Greeting Merkel and city residents, Bush is full of charm. He says "good morning," mentions the gorgeous weather and thanks a local fisherman for the present he gave the president: a barrel of Bismarck herring.
Normally, I don't associate W. with Woody Allen, whose comedy Love and Death involves a herring merchant:
As if it wasn't bad luck enough, the second blow of fate is struck when the secret love of his heart and a frequent opponent in philosophical disputes, his beautiful cousin Sonja (Diane Keaton) decides to marry a foul smelling herring merchant Leonid Voscovec ("When something hurts herring, it hurts me") right before Boris' departure to the war.
However, I made an immediate association, notwithstanding the fact that even Mel Brooks's Yiddish-speaking Indian chief did not ride the range with herring in his saddlebags.
The connection to Israel's troubles in the Middle East is, presumably, coincidental.
The now closed Swedish restaurant Gustaf Anders, in Costa Mesa, Califonria, used to serve four kinds of herring. Tasty, if you like that sort of thing. And the herring was not only an important food fish, second only to cod, but was the subject of many jokes:
You've heard, perhaps, the one about the Jew who asks his friend a riddle: "What is green, hangs on the wall and whistles?"
The answer, as it turns out, is a herring. "But a herring isn't green," protests his friend.
"Nu, paint it green."
"But a herring doesn't hang on a wall."
"So, hang it on a wall."
"But a herring doesn't whistle!"
"I know," says the man. "I just put that in to make it hard."
Or the one about the herring that complains to a restaurant customer, "What's the matter, you don't eat no more at Ratner's?" Or Woody Allen's parody of chasidic tales, which turns on the question of whether a man's daughter most closely resembles a matjes or a Bismarck herring. Or any one of countless others — the point being that the herring, like the surly waiter or the arrogant beggar, has become, oddly enough, one of the defining motifs of Jewish humor.
If you are abundant, fatty, and easy to preserve, you have a place in history.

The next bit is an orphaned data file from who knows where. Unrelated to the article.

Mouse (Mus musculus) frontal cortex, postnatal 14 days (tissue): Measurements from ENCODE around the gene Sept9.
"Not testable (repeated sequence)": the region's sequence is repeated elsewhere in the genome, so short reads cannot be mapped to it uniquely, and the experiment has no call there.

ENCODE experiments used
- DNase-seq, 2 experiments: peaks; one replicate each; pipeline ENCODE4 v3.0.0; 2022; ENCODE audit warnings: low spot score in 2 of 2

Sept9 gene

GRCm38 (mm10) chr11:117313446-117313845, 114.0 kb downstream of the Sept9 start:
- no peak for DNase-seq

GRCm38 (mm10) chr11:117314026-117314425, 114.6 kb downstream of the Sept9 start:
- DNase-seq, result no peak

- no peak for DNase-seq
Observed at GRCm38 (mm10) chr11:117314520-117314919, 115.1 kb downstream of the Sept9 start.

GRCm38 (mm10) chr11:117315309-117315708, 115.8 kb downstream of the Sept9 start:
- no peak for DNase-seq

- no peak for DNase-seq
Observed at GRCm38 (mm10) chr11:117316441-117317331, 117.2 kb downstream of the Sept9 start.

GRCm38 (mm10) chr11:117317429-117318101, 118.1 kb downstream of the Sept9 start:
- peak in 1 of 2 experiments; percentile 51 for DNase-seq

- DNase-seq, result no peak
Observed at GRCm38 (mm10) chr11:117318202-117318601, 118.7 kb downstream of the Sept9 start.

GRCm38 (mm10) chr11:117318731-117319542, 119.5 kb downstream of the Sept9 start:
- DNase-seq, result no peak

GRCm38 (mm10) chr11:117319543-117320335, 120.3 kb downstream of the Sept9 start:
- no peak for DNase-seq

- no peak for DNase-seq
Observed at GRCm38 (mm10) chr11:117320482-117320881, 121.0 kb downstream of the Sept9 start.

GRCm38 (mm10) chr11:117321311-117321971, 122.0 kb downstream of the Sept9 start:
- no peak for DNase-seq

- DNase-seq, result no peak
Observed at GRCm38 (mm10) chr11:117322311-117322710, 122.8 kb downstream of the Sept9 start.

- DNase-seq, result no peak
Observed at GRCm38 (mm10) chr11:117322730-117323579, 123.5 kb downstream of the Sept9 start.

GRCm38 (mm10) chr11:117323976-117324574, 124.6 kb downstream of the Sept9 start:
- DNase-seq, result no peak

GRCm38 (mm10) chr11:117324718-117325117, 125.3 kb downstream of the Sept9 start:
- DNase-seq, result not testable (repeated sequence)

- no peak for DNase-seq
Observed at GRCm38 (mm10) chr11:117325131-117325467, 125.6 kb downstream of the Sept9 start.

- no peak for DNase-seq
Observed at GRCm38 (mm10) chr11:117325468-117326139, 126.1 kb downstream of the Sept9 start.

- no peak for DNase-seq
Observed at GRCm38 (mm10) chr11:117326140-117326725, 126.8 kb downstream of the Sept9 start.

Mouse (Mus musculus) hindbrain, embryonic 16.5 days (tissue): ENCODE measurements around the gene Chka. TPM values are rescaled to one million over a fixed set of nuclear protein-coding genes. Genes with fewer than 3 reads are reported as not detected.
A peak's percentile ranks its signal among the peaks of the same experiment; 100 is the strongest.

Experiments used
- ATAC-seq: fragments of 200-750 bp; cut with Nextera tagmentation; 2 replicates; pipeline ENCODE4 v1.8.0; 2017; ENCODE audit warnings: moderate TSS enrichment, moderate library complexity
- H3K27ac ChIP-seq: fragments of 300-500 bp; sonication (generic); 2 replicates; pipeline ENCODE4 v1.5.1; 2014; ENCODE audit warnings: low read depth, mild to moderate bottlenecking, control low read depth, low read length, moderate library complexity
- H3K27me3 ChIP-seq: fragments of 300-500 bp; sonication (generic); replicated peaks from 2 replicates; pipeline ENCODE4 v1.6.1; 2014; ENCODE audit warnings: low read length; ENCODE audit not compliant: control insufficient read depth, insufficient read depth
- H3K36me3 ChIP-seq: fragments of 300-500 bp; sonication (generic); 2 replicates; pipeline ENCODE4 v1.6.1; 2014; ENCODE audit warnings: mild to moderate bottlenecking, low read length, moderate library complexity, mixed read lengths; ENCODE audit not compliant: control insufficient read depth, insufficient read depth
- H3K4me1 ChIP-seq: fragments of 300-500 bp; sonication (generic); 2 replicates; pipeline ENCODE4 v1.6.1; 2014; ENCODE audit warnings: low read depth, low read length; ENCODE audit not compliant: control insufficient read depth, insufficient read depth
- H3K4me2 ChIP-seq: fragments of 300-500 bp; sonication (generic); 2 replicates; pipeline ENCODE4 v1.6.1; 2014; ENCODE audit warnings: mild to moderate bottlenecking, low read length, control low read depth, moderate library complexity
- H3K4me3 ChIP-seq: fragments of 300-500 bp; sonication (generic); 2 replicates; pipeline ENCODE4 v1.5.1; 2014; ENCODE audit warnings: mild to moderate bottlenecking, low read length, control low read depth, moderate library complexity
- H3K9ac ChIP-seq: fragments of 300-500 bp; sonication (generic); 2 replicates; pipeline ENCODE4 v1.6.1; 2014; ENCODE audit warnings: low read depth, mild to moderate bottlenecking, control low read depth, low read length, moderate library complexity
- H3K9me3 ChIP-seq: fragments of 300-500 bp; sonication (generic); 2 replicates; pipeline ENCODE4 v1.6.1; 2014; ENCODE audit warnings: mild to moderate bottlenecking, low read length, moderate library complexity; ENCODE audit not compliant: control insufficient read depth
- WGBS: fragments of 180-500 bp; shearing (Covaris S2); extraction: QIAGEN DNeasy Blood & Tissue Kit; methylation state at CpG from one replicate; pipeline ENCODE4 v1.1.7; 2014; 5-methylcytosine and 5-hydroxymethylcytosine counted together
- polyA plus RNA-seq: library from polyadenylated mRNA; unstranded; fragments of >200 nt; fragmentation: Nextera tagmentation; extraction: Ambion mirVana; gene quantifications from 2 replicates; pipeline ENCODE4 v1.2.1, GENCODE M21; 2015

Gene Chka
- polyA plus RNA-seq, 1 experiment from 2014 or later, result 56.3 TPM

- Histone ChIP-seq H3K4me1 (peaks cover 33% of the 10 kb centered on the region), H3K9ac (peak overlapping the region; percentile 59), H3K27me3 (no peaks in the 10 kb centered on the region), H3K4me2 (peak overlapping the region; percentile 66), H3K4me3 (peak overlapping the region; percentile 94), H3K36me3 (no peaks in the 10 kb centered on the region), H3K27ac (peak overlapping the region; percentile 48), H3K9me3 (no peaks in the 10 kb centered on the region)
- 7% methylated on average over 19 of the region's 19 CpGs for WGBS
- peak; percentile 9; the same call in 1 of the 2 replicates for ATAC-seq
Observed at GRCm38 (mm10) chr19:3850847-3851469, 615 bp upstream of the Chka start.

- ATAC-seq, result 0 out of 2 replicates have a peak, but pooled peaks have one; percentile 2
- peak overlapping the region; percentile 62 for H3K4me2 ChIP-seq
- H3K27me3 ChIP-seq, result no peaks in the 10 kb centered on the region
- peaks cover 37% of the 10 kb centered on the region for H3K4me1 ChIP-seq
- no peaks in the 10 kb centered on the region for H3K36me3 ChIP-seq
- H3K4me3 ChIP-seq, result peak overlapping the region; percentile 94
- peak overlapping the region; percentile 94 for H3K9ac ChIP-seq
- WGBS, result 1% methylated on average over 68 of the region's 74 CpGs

Back from a four day adventure in the Netherlands, centered around Amsterdam. Historical and cultural attractions aside, one of the true highlights of the visit was getting in Dutch herring. The Dutch have a really fantastic way of preparing their herring called "sousing". This is unlike anything I've experienced in all the years of herring eating and taste sampling back in the U.S. and here in Israel. For those who are not familiar with sousing, here is how Wikipedia defines sousing:
"The term soused herring usually means 'soaked in a mild preserving liquid', and can be used to refer to raw herring in a mild vinegar pickle or the famous Dutch brined herring. As well as vinegar, the marinade might contain cider, wine or tea, sugar, herbs (usually bay leaf), spices (usually mace), chopped onion....
The soused herring (maatjesharing or just maatjes in Dutch, or matjes in German and Swedish) is an especially mild salt herring, which is made from young immature herrings. The herrings are ripened for a couple of days in oak barrels in a salty solution, or brine. The pancreatic enzymes which support the ripening make this version of salt herring especially mild and soft....
This process of preparing herring (known as "gibbing") was developed in the Middle Ages by the Dutch. Herrings are caught between the end of May and the beginning of July in the North Sea near Denmark or Norway, before the breeding season starts. This is because herrings at this time are unusually rich in oils (over 15%) and their roeand milt have not started to develop.
The brine used for Dutch soused herring has a much lower salt content and is much milder in taste than the German Loggermatjes. To protect against infection bynematodes of the genus Anisakis, Dutch regulations mandate freezing to at least minus 45°C before salting. In the modern day, soused herrings can therefore be produced throughout the year."
They are correct--- the herring has an incredibly mild taste and buttery texture. Every time we ordered one on the street, we ended up going for seconds!! Absolutely great!!